November 30, 2010
EU To Launch Google Antitrust Probe
Regulators from the European Union (EU) announced Tuesday that they will launch an antitrust investigation against Google, looking into accusations that the Menlo Park, California based computing and IT company "abused a dominant position" in the online search market.
According to AP Business Writer Gabriele Steinhauser, the European Commission probe will mark the first major investigation into the online giant's business practice, and comes as a result of complaints by three of Google's top competitors--Microsoft, the UK price comparison website Foundem, and French legal search engine ejustice.fr.
Mark Sweney of the Guardian reports that the three companies are accusing Google of giving "preferential placement" to its own services and unfairly "lowers the ranking" of unpaid search results of some services. He adds that the accusers also allege that Google requires "exclusivity obligations" from advertising partners, thus preventing them from placing "certain types of competing ads" on other company's websites.
In a statement released Tuesday, Google said that they would cooperate with the investigation.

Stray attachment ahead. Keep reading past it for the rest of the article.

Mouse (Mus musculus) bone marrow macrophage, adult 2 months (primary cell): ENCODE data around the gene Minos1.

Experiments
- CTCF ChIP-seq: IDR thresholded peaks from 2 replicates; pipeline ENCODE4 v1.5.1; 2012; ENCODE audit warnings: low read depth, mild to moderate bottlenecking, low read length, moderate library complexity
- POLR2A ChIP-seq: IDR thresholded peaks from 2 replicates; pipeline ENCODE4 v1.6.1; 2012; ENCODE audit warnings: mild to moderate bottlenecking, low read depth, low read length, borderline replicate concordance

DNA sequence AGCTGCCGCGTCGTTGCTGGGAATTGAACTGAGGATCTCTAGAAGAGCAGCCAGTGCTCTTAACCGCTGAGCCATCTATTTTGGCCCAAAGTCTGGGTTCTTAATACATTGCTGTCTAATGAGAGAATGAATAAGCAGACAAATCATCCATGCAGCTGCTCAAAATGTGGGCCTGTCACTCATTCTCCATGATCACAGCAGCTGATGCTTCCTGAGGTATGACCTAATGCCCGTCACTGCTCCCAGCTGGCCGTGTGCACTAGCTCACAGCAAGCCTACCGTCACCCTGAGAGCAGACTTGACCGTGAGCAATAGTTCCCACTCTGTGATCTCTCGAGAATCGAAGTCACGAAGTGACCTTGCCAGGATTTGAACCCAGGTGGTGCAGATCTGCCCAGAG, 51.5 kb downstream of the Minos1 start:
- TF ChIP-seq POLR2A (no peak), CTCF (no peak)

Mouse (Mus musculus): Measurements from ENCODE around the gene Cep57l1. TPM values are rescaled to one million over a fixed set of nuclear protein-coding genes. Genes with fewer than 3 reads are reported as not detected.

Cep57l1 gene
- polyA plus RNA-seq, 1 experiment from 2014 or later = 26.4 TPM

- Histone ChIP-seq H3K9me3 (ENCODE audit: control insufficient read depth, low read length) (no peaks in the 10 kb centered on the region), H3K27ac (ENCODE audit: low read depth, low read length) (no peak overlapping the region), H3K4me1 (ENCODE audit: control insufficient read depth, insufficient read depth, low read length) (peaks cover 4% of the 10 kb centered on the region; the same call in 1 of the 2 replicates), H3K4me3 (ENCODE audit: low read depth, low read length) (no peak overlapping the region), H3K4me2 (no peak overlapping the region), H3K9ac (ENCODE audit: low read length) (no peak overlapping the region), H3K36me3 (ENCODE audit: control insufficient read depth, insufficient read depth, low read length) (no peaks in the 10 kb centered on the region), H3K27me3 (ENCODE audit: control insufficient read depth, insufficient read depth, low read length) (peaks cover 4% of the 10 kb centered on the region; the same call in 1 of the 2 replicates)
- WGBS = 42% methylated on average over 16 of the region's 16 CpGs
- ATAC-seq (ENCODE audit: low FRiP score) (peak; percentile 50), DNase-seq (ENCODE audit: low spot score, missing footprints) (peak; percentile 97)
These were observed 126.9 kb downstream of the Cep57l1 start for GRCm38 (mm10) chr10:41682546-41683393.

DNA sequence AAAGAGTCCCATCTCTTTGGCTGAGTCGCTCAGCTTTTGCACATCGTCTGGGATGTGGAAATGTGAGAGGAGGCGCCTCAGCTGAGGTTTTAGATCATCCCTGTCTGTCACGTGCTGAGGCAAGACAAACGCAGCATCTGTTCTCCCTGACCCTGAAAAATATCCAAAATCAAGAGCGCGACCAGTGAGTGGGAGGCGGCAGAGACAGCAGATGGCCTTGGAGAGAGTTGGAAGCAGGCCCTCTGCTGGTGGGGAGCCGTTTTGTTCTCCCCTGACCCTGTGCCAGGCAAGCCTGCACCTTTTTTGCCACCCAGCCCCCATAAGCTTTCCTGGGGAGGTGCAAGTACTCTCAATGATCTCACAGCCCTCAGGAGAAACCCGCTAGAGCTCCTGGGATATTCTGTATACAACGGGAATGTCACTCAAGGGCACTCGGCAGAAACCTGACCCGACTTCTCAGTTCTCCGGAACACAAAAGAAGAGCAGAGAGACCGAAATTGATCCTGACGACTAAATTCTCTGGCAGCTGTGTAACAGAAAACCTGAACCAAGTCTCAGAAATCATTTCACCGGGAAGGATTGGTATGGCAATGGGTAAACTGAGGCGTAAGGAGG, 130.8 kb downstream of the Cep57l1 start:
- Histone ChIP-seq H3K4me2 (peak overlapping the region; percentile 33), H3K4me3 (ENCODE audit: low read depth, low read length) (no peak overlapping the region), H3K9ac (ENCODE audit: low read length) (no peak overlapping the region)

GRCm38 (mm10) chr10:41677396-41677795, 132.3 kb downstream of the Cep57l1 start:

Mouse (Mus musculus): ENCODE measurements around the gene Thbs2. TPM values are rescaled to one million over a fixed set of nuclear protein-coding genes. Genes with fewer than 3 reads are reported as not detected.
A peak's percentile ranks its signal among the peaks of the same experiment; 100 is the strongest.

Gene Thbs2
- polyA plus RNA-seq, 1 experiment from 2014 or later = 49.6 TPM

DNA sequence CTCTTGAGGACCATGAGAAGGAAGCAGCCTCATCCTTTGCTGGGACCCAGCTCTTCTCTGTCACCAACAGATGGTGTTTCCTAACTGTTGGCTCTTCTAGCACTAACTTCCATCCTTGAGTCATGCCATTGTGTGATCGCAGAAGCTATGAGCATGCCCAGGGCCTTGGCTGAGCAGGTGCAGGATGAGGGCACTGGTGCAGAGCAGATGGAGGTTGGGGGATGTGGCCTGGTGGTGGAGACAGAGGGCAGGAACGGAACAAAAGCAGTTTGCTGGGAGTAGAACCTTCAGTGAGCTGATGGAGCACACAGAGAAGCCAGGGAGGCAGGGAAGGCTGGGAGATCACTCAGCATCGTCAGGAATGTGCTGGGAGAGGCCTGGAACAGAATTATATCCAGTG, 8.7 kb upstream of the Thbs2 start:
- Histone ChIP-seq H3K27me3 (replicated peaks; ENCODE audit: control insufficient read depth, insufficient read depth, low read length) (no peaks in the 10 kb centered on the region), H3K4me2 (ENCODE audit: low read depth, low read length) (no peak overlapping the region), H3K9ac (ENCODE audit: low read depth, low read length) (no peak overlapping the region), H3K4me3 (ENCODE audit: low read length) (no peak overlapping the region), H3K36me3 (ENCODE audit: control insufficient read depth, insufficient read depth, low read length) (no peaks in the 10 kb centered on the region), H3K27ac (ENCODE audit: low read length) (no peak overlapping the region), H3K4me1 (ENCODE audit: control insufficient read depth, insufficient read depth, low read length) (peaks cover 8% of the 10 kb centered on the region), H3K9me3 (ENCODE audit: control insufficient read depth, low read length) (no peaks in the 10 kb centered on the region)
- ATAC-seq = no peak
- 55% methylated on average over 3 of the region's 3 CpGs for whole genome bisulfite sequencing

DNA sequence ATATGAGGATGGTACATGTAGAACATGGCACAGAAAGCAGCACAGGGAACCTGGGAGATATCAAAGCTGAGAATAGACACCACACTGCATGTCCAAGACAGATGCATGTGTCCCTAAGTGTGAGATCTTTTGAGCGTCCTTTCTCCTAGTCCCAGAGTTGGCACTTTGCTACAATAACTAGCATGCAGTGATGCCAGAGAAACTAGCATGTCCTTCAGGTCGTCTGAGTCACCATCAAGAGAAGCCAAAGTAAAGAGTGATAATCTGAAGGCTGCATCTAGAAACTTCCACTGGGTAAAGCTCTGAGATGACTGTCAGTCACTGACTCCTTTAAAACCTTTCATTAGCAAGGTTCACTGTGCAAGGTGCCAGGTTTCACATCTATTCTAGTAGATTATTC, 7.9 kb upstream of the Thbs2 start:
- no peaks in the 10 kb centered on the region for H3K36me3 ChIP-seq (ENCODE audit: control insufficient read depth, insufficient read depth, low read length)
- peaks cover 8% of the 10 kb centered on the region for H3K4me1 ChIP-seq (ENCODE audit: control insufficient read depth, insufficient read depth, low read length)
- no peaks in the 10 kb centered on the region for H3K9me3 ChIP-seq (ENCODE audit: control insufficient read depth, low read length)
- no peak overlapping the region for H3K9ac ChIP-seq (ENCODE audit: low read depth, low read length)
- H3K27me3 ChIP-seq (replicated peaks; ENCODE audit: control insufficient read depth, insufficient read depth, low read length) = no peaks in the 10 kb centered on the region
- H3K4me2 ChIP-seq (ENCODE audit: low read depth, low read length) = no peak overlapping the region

"There's always going to be room for improvement, and so we'll be working with the (European) Commission to address any concerns," representatives from the company said in the statement, according to the AFP. They added that they have always strived to make sure that "ads are always clearly marked, making it easy for users and advertisers to take their data with them when they switch services and investing heavily in open source projects."
Under European Commission rules, Google can be fined up to 10 percent of their annual global revenues if they are found guilty. In 2009, the company earned approximately $24 billion, meaning that the penalty could be as large as $2.4 billion, should misconduct be proven.
According to Steinhauser, "The investigation does not imply any wrongdoing by Google, which controls about 90 percent of the online search market in Europe, but shows that the antitrust watchdog is taking the complaints seriously enough to launch an in-depth examination of the company's practices."
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